Dr. Miller nails it again with his take on genetic engineering

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California s drought has many impacts especially on agriculture. As Dr. Henry Miller, a physician and molecular biologist, research fellow at Stanford University's Hoover Institution (and former ACSH Trustee) points out, the anti-GMO crowd is making the situation worse.

1426889_52787410California s drought has many impacts especially on agriculture. As Dr. Henry Miller, a physician and molecular biologist, research fellow at Stanford University's Hoover Institution (and former ACSH Trustee) points out, the anti-GMO crowd is making the situation worse. In a recent essay in The Wall Street Journal s Political Diary, Dr. Miller points out that genetic engineering can, and in fact has, produced crops with a reduced need for irrigation. Think of how such crops could save water for other uses, while still providing the agricultural commodities that give California much of its economic stability, he urges us. But anti-GMO scare tactics have made the wide adoption of such crops infinitely more difficult.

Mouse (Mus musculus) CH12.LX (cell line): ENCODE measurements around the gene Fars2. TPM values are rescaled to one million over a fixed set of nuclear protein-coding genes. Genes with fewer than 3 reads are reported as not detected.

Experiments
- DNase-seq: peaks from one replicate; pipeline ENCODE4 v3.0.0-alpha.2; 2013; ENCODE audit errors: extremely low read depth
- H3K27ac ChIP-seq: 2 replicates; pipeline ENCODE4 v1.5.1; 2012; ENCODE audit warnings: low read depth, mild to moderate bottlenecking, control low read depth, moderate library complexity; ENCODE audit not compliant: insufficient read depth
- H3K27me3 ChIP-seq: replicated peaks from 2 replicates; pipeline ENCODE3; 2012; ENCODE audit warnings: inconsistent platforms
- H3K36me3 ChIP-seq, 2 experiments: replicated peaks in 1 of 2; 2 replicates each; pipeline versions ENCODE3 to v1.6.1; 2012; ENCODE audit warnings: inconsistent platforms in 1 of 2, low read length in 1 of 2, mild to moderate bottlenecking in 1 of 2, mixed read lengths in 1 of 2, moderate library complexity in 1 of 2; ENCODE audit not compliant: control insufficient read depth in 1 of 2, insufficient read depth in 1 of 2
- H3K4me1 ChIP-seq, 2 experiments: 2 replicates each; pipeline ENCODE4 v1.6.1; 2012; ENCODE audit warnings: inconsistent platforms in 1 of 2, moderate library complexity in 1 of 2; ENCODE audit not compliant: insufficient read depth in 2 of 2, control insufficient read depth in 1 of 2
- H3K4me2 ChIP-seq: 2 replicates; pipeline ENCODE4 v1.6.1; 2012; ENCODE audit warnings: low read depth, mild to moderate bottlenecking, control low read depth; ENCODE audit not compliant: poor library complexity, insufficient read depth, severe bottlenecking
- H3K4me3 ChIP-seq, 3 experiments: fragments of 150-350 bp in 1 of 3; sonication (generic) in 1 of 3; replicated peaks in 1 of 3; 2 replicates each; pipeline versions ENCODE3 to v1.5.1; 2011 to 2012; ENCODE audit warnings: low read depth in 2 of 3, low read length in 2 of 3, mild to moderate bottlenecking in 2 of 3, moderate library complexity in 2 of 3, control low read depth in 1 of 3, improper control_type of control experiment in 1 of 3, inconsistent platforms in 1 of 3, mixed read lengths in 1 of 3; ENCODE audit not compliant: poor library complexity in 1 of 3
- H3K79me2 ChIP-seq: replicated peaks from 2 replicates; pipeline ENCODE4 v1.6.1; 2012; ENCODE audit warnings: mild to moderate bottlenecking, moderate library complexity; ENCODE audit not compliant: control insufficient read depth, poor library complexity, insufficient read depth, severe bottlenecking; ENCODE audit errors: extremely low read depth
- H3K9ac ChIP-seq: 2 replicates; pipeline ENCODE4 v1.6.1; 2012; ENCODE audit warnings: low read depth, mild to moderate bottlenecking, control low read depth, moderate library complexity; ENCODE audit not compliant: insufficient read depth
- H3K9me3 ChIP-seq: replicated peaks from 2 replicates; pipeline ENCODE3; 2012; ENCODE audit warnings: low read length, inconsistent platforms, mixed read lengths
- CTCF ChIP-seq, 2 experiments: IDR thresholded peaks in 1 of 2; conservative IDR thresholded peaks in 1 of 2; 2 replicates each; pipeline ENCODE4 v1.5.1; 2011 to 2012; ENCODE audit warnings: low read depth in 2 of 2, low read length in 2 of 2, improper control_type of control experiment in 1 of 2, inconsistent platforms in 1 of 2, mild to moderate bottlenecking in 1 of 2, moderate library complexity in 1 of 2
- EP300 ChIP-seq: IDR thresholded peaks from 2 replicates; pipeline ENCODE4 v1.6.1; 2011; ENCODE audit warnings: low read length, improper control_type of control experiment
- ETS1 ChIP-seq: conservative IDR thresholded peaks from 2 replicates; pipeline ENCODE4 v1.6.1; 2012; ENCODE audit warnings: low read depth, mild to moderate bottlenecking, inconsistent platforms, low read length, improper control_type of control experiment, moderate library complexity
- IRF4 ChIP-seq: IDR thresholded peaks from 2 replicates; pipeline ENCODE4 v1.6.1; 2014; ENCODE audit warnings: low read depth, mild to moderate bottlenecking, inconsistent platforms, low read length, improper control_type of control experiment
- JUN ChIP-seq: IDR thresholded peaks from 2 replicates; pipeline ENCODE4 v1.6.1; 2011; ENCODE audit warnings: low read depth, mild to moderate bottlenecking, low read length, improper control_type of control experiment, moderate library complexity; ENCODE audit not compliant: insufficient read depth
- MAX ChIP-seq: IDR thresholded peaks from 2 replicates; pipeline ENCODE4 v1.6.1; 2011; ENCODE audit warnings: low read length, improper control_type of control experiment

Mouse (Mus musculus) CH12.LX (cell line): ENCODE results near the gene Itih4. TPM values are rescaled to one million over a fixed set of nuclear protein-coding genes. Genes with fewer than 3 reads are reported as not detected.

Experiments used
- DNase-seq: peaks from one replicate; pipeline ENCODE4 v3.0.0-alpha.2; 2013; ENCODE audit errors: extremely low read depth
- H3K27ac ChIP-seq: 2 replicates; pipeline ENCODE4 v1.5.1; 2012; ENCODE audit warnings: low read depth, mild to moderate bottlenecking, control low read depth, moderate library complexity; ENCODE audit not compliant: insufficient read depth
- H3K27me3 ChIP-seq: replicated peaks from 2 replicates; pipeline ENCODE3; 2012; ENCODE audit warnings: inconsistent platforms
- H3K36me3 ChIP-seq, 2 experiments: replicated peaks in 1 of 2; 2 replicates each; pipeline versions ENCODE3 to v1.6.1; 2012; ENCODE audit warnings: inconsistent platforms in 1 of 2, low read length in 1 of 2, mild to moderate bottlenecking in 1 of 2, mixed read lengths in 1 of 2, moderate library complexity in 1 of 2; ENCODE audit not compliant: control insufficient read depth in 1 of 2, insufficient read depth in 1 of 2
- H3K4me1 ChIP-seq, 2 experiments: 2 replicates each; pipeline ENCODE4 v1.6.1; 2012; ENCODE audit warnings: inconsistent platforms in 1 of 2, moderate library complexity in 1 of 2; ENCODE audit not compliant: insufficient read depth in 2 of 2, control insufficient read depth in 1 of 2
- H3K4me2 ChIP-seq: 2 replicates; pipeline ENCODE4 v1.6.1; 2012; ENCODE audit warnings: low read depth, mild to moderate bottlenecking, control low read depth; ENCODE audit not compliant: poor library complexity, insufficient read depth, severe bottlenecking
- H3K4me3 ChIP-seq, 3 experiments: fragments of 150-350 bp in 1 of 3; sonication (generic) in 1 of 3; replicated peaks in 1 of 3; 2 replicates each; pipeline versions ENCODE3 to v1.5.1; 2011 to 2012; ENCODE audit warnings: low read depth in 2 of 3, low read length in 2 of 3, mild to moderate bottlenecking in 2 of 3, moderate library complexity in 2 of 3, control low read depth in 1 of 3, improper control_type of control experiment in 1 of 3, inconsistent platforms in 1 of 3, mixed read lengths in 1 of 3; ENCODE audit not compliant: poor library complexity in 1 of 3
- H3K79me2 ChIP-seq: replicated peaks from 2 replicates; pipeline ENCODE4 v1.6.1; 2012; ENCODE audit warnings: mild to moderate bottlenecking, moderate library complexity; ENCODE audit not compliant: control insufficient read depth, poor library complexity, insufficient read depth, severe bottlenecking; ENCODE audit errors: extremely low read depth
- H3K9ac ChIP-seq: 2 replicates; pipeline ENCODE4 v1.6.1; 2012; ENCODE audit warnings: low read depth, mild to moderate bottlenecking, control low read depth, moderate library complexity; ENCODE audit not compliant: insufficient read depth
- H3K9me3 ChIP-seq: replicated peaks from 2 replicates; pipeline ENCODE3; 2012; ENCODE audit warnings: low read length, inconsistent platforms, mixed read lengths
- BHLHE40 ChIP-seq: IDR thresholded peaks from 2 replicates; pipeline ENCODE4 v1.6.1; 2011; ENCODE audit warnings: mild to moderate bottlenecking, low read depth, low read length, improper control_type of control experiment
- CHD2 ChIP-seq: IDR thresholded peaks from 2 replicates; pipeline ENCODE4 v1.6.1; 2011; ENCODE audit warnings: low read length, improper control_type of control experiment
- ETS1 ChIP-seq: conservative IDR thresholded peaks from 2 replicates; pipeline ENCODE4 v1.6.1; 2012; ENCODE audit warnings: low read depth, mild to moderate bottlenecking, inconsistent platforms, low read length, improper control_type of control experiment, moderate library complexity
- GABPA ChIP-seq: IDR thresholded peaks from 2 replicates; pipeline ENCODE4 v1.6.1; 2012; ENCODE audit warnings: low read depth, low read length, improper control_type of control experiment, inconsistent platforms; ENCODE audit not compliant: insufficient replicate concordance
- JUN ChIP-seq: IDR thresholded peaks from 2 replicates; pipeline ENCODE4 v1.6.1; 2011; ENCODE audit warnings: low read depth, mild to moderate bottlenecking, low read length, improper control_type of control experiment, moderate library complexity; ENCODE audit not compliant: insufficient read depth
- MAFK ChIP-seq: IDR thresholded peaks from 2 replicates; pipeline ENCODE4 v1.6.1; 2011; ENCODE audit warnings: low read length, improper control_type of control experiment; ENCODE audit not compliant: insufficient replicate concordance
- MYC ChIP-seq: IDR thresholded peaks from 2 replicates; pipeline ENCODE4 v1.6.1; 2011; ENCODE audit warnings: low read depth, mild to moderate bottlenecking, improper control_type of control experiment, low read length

ACSH s Dr. Ruth Kava says Kudos to Dr. Miller for his on-target comments. It should be obvious by now almost 20 years into the mass cultivation of GM crops that genetic engineering can provide numerous benefits to agriculture and health, and that the anti-GMO groups couldn t care less about these real benefits. They d rather inveigh against the technology with trumped-up fears and cautions.